All applicants are also required to take the CASPer test and should contact Altus Assessments directly for test dates, registration, and other relevant information. Applicants should take the test by October of the calendar year of application.

Early Decision Plan

Some applicants may wish to apply under the Early Decision Plan. This plan is intended for applicants whose credentials are outstanding in every respect, and who can articulate a clear rationale for selecting Chobanian & Avedisian SOM as their first-choice medical school. Under this plan, applicants must file applications between June 1 and August 2. Applicants may apply only to Chobanian & Avedisian SOM and agree to attend, if accepted. Applicants interested in an Early Decision application should speak with the associate dean of admissions prior to submitting the application. All Early Decision applicants will be notified that they are accepted, deferred, or rejected on or before October 1, at which time they will be free to apply to other schools if they have not been accepted to the Chobanian & Avedisian SOM.

Selection Factors

The Committee on Admissions is deeply committed to a comprehensive, holistic review process, which is based in the mission, vision, and values of the Chobanian & Avedisian SOM. The committee evaluates the academic record, letters of recommendations, and involvement in college and community activities, as well as less tangible qualities of personality, character, and life experience. All factors are considered in the broader context of the applicant’s overall life experience. A personal interview, offered at the discretion of the Committee on Admissions, is an integral part of the admissions process.

In recent years, approximately one of every four individuals applying to United States medical schools through AMCAS has included BU Chobanian & Avedisian School of Medicine on their list of schools. For the entering Class of 2022, more than 11,000 applications were received for approximately 110 four-year MD seats in the entering class of 158 students.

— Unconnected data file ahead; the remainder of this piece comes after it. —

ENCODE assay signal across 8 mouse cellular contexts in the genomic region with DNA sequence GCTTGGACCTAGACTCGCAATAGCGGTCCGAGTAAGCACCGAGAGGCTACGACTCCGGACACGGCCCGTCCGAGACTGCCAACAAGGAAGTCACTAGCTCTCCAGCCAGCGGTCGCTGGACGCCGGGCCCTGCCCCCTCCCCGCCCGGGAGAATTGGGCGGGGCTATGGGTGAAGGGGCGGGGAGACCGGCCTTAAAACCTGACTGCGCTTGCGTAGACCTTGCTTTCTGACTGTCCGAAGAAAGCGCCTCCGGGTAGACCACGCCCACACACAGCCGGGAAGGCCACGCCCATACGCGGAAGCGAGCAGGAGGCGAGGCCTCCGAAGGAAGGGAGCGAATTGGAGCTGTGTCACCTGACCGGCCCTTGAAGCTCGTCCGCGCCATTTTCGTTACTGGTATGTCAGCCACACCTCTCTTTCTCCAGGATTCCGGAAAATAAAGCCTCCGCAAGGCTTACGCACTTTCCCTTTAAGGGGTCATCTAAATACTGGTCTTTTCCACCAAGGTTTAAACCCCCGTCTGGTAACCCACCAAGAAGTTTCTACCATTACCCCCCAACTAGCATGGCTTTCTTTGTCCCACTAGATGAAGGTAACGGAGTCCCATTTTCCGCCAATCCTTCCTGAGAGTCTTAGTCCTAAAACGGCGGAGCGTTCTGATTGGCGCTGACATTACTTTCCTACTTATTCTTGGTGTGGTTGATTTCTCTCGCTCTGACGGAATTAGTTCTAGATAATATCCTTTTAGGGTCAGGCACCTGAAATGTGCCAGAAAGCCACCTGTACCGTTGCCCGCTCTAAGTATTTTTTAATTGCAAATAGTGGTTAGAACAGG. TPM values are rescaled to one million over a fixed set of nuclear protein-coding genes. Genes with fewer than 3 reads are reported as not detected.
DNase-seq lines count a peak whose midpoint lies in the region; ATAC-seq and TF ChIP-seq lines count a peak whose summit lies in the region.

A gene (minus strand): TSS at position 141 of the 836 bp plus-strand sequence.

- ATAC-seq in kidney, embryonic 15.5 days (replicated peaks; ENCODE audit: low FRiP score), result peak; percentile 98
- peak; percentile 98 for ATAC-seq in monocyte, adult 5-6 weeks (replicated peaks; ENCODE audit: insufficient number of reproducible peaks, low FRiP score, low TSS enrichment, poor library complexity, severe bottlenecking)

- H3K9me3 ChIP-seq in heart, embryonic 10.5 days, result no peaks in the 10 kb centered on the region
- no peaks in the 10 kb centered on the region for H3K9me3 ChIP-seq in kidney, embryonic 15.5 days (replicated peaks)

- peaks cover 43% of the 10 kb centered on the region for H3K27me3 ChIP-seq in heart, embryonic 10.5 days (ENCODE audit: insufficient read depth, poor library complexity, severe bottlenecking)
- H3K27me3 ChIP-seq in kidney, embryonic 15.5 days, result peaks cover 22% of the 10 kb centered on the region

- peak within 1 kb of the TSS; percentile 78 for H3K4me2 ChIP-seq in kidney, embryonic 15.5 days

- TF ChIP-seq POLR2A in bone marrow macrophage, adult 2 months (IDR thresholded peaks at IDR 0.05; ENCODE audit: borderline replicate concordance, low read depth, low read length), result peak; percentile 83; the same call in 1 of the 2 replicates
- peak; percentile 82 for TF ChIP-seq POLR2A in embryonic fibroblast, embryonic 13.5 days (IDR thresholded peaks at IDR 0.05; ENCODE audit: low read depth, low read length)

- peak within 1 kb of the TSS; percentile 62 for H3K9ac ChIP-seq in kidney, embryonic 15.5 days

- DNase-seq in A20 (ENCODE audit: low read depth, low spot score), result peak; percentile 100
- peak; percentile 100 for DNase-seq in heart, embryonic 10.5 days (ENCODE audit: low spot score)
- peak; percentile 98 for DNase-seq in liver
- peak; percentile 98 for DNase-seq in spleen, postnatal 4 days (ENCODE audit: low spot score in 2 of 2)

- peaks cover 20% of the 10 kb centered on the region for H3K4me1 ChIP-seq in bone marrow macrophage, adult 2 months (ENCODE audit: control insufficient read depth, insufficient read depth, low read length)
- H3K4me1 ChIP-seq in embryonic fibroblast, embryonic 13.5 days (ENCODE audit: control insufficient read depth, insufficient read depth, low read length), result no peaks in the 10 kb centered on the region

Students in the entering Class of 2022 had the following characteristics: The mean undergraduate GPA was 3.75 and the mean overall MCAT score was in the 94th percentile of the national examinee pool. The group was 57% women, 20% underrepresented minorities, 84% spoke at least one language other than English, and they represented 30 states and 17 countries of origin.

Students in Postbaccalaureate or Graduate Programs

Many students apply to medical school after postgraduate study or the completion of premedical requirements in a postbaccalaureate program. Students who are enrolled in graduate programs may apply in the terminal year of the graduate program for which they were originally accepted into graduate school. Applicants must complete all degree requirements of any program in which they were enrolled at the time of application. Students in postbaccalaureate programs are urged to request a letter of recommendation from the Premedical Advisory Committee of the undergraduate college, or, if more appropriate, from the college or university where they are pursuing postbaccalaureate studies. A final transcript or other evidence of completion of degree requirements will be required prior to matriculation.

International Students

International students are considered eligible for admission if they have completed their undergraduate education in an institution accredited in, and located in, the US or Canada. On occasion, exceptionally well-prepared applicants who have completed a minimum of two years of such study may be considered if the two years include all the prerequisite courses.

Degree Requirements